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How To: Remove Paint From Hardware

How To: Remove Paint From HardwareOld hardware is just like everything else in an old house, covered with decades of paint. Antique hardware can be some very attractive and beautifully crafted pieces of art that is well worth restoring.

If you want to remove paint from hardware, you don’t want to just start scraping the paint off with an old screw driver. You’ll gouge the metal and spend hours trying to remove all the paint. To remove paint from hardware, next time try boiling it off.

How To Remove Paint From Hardware

You need to soften up the paint to get it off without scratching the metal beneath. While you can use gooey chemical strippers I prefer the cleaner and simpler time tested method of the crock pot.

Step 1 Cook It

Take your old hardware and place it in an old crock pot or other pot that you don’t plan to cook in anymore. Fill the pot with enough water to comfortably cover the hardware and add a few tablespoons of baking soda or a little dish soap and let it simmer for 4-8 hrs.

Step 2 Clean It

When the paint is bubbled and looks like it is just loosely hanging onto the hardware, it’s ready to pull out. Use tongs or pliers to pull the hardware out of the water. Using a stiff bristle nylon brush scrub the paint off the hardware. If the paint won’t come off, it needs to cook longer.

Make sure you clean one piece at a time because once it cools and dries the paint won’t be easy to remove anymore. Make sure to dispose of the water and paint residue safely since it likely contains lead paint.

Step 3 Final Polish

When you’re done scrubbing, wait for the hardware to cool and finish polishing the hardware with some 0000 steel wool. Give it a good wipe down and add a couple coats of spray lacquer and you’re ready to reinstall your new old hardware.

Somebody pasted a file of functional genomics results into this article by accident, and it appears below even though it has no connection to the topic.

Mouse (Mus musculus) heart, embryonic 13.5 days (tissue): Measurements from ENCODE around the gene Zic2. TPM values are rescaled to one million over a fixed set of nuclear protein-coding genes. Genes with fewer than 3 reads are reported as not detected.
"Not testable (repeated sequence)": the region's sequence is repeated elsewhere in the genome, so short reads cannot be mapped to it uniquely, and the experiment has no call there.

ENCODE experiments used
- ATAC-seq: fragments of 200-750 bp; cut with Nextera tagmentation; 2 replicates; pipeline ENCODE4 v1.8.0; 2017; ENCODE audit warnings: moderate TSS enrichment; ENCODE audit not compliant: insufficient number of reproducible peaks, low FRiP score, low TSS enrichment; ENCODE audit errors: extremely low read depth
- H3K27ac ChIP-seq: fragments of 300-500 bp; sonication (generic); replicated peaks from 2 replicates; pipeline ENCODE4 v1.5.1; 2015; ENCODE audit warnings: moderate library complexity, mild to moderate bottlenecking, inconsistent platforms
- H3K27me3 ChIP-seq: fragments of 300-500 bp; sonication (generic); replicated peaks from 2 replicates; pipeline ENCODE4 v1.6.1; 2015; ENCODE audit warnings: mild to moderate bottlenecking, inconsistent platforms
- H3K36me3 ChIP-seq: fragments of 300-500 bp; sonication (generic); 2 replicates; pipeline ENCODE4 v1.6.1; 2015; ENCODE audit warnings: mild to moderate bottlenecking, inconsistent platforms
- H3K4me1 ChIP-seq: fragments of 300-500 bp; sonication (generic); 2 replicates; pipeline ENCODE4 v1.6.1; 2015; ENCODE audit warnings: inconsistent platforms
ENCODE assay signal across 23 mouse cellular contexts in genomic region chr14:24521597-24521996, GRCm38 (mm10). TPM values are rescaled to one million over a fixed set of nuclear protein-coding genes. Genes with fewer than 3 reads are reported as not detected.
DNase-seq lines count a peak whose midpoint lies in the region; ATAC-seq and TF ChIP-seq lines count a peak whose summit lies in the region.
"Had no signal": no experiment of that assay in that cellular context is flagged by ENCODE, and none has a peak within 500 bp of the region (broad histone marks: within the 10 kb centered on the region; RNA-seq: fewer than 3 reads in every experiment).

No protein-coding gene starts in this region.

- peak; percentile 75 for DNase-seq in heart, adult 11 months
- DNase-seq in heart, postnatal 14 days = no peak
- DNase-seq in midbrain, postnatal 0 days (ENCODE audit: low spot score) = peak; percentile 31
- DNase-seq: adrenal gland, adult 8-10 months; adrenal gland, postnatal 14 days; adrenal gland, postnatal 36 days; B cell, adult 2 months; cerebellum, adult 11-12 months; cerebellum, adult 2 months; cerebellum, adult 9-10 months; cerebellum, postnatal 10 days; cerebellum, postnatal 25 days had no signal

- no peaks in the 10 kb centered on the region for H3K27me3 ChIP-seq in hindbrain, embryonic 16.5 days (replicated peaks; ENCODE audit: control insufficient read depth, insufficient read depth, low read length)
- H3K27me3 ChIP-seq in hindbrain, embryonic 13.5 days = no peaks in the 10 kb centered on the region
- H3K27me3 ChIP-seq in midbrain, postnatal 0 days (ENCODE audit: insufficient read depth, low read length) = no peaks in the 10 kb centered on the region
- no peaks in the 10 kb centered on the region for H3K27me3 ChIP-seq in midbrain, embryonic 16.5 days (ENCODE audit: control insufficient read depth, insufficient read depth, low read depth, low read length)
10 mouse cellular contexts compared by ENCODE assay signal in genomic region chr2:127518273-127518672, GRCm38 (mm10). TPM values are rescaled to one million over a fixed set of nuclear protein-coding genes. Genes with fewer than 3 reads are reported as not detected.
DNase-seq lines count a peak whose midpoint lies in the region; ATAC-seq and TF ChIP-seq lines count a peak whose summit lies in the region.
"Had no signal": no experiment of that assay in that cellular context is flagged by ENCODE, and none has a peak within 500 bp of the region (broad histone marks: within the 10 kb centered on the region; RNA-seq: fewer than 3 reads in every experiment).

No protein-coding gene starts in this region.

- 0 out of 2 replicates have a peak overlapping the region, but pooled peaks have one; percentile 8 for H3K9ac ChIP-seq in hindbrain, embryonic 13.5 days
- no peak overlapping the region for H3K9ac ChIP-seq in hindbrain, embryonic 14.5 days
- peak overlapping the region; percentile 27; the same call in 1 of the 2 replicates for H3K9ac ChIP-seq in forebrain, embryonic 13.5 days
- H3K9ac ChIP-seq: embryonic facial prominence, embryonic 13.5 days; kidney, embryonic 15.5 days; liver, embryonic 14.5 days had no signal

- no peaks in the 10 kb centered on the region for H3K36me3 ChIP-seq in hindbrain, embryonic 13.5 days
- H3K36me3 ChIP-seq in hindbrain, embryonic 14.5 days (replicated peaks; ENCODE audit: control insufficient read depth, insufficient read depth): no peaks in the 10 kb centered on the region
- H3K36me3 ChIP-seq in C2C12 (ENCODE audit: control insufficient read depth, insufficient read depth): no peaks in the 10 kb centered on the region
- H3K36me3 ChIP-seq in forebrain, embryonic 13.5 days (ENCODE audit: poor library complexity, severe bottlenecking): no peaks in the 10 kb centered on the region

Check out the video below to see the whole process in action.

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7 thoughts on “How To: Remove Paint From Hardware

  1. Thanks, Scott! This is a great idea for small pieces. Any thoughts on what to do with large items, that can’t be dropped into a pot? Like beautiful old steam radiators that have years of paint on them?

  2. I use the same general technique, but instead of boiling the hardware, I use a heat gun and a dremmel tool with a nylon brush attachment. 15 seconds of high heat will give me 30 seconds of brushing time. It’s slow, but it sounds faster than what you described.

    For deep crevices, I use a utility knife and am careful not to scratch the surface.

    Be sure to hold the hardware with pliers and wear leather gloves! I’ve only branded myself once so far by accidentally touching the hot metal.

    1. Oh, and be sure to do this in a well-ventilated area, like your driveway. Boiling/burning lead paint probably isn’t the healthiest stuff to inhale.

  3. THANK YOU THANK YOU! All the hardware in our home has been painted, sigh. I wanna see the original finish, and had no clue how to get the paint off that didn’t involve some chemicals…this is doable!

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